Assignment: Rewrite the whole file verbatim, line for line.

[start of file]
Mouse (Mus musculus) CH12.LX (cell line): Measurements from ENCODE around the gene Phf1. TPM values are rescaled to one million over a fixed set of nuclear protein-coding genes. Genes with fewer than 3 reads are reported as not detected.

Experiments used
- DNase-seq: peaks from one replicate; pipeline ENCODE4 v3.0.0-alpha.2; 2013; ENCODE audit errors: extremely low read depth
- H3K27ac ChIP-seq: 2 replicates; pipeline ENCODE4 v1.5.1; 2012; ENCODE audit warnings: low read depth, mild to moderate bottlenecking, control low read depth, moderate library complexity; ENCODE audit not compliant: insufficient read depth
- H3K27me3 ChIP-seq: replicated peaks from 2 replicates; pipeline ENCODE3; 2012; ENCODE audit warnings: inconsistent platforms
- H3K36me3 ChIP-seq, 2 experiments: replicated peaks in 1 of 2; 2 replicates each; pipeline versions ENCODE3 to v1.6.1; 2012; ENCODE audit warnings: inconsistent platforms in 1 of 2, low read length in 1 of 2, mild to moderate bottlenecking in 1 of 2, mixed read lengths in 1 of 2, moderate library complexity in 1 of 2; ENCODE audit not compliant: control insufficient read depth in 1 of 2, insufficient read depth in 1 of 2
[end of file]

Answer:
Mouse (Mus musculus) CH12.LX (cell line): Measurements from ENCODE around the gene Phf1. TPM values are rescaled to one million over a fixed set of nuclear protein-coding genes. Genes with fewer than 3 reads are reported as not detected.

Experiments used
- DNase-seq: peaks from one replicate; pipeline ENCODE4 v3.0.0-alpha.2; 2013; ENCODE audit errors: extremely low read depth
- H3K27ac ChIP-seq: 2 replicates; pipeline ENCODE4 v1.5.1; 2012; ENCODE audit warnings: low read depth, mild to moderate bottlenecking, control low read depth, moderate library complexity; ENCODE audit not compliant: insufficient read depth
- H3K27me3 ChIP-seq: replicated peaks from 2 replicates; pipeline ENCODE3; 2012; ENCODE audit warnings: inconsistent platforms
- H3K36me3 ChIP-seq, 2 experiments: replicated peaks in 1 of 2; 2 replicates each; pipeline versions ENCODE3 to v1.6.1; 2012; ENCODE audit warnings: inconsistent platforms in 1 of 2, low read length in 1 of 2, mild to moderate bottlenecking in 1 of 2, mixed read lengths in 1 of 2, moderate library complexity in 1 of 2; ENCODE audit not compliant: control insufficient read depth in 1 of 2, insufficient read depth in 1 of 2